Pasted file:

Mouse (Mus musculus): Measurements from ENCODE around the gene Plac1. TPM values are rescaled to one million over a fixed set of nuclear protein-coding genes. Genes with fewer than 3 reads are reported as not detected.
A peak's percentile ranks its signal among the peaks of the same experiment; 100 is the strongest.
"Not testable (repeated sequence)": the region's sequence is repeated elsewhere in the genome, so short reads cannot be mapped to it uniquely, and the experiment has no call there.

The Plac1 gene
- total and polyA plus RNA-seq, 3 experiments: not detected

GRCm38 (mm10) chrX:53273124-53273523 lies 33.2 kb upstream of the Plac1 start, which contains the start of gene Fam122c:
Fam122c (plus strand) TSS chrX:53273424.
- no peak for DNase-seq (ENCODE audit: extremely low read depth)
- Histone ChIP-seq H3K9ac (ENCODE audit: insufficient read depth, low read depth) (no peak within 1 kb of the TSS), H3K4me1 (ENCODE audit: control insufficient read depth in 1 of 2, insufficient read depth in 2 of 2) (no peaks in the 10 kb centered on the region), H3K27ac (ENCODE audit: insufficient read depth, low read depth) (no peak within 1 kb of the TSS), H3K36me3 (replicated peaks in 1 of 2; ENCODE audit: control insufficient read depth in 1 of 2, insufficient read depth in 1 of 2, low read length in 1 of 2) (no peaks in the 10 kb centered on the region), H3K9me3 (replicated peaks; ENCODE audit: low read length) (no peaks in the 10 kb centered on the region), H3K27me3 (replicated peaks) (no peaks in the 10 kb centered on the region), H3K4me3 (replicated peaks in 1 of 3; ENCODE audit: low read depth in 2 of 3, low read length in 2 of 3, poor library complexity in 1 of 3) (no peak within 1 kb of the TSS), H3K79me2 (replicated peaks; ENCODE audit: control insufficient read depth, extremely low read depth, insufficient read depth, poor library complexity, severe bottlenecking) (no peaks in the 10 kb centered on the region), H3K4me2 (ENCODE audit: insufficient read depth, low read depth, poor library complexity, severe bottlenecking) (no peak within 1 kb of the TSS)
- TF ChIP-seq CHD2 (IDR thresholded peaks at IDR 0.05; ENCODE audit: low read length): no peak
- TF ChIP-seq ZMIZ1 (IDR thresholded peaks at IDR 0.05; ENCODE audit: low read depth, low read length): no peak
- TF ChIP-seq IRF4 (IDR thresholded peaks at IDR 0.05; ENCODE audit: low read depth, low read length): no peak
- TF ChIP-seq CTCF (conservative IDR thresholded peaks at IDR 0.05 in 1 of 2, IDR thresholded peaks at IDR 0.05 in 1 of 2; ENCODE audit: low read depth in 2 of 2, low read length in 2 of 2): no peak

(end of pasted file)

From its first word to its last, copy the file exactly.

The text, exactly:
Mouse (Mus musculus): Measurements from ENCODE around the gene Plac1. TPM values are rescaled to one million over a fixed set of nuclear protein-coding genes. Genes with fewer than 3 reads are reported as not detected.
A peak's percentile ranks its signal among the peaks of the same experiment; 100 is the strongest.
"Not testable (repeated sequence)": the region's sequence is repeated elsewhere in the genome, so short reads cannot be mapped to it uniquely, and the experiment has no call there.

The Plac1 gene
- total and polyA plus RNA-seq, 3 experiments: not detected

GRCm38 (mm10) chrX:53273124-53273523 lies 33.2 kb upstream of the Plac1 start, which contains the start of gene Fam122c:
Fam122c (plus strand) TSS chrX:53273424.
- no peak for DNase-seq (ENCODE audit: extremely low read depth)
- Histone ChIP-seq H3K9ac (ENCODE audit: insufficient read depth, low read depth) (no peak within 1 kb of the TSS), H3K4me1 (ENCODE audit: control insufficient read depth in 1 of 2, insufficient read depth in 2 of 2) (no peaks in the 10 kb centered on the region), H3K27ac (ENCODE audit: insufficient read depth, low read depth) (no peak within 1 kb of the TSS), H3K36me3 (replicated peaks in 1 of 2; ENCODE audit: control insufficient read depth in 1 of 2, insufficient read depth in 1 of 2, low read length in 1 of 2) (no peaks in the 10 kb centered on the region), H3K9me3 (replicated peaks; ENCODE audit: low read length) (no peaks in the 10 kb centered on the region), H3K27me3 (replicated peaks) (no peaks in the 10 kb centered on the region), H3K4me3 (replicated peaks in 1 of 3; ENCODE audit: low read depth in 2 of 3, low read length in 2 of 3, poor library complexity in 1 of 3) (no peak within 1 kb of the TSS), H3K79me2 (replicated peaks; ENCODE audit: control insufficient read depth, extremely low read depth, insufficient read depth, poor library complexity, severe bottlenecking) (no peaks in the 10 kb centered on the region), H3K4me2 (ENCODE audit: insufficient read depth, low read depth, poor library complexity, severe bottlenecking) (no peak within 1 kb of the TSS)
- TF ChIP-seq CHD2 (IDR thresholded peaks at IDR 0.05; ENCODE audit: low read length): no peak
- TF ChIP-seq ZMIZ1 (IDR thresholded peaks at IDR 0.05; ENCODE audit: low read depth, low read length): no peak
- TF ChIP-seq IRF4 (IDR thresholded peaks at IDR 0.05; ENCODE audit: low read depth, low read length): no peak
- TF ChIP-seq CTCF (conservative IDR thresholded peaks at IDR 0.05 in 1 of 2, IDR thresholded peaks at IDR 0.05 in 1 of 2; ENCODE audit: low read depth in 2 of 2, low read length in 2 of 2): no peak